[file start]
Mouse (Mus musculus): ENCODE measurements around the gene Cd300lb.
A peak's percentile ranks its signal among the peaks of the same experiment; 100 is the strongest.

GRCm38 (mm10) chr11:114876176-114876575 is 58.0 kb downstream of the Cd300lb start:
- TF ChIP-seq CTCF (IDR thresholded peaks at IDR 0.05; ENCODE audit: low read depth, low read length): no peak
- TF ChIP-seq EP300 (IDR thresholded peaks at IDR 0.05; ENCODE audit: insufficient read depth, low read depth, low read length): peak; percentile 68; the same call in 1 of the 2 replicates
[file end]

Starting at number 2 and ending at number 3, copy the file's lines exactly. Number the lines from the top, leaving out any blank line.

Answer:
A peak's percentile ranks its signal among the peaks of the same experiment; 100 is the strongest.

GRCm38 (mm10) chr11:114876176-114876575 is 58.0 kb downstream of the Cd300lb start: